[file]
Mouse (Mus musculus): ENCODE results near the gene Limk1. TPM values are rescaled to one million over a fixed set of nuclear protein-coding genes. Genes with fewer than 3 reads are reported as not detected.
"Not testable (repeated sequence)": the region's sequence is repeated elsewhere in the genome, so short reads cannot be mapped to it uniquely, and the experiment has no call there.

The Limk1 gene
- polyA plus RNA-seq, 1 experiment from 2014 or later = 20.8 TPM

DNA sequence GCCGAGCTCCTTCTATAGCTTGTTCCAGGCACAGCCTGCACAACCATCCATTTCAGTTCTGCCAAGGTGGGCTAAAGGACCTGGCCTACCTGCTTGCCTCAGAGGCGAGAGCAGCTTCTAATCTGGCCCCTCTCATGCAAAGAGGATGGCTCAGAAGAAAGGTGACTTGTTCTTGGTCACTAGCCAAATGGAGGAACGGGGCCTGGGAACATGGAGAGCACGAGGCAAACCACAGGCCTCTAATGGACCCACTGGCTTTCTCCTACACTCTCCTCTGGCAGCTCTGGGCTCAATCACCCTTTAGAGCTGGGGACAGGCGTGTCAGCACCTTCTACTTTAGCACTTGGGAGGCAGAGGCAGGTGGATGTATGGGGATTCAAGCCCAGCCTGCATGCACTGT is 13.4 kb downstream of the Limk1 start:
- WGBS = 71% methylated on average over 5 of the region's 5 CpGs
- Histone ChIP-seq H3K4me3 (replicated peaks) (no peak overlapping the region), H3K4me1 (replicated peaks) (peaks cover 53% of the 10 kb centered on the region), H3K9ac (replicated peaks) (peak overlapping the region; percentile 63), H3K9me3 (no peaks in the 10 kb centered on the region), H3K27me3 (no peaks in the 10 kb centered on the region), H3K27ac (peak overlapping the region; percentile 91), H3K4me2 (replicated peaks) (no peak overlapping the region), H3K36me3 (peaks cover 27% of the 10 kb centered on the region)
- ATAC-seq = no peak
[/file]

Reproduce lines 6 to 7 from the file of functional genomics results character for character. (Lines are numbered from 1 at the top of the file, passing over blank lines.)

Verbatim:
- WGBS = 71% methylated on average over 5 of the region's 5 CpGs
- Histone ChIP-seq H3K4me3 (replicated peaks) (no peak overlapping the region), H3K4me1 (replicated peaks) (peaks cover 53% of the 10 kb centered on the region), H3K9ac (replicated peaks) (peak overlapping the region; percentile 63), H3K9me3 (no peaks in the 10 kb centered on the region), H3K27me3 (no peaks in the 10 kb centered on the region), H3K27ac (peak overlapping the region; percentile 91), H3K4me2 (replicated peaks) (no peak overlapping the region), H3K36me3 (peaks cover 27% of the 10 kb centered on the region)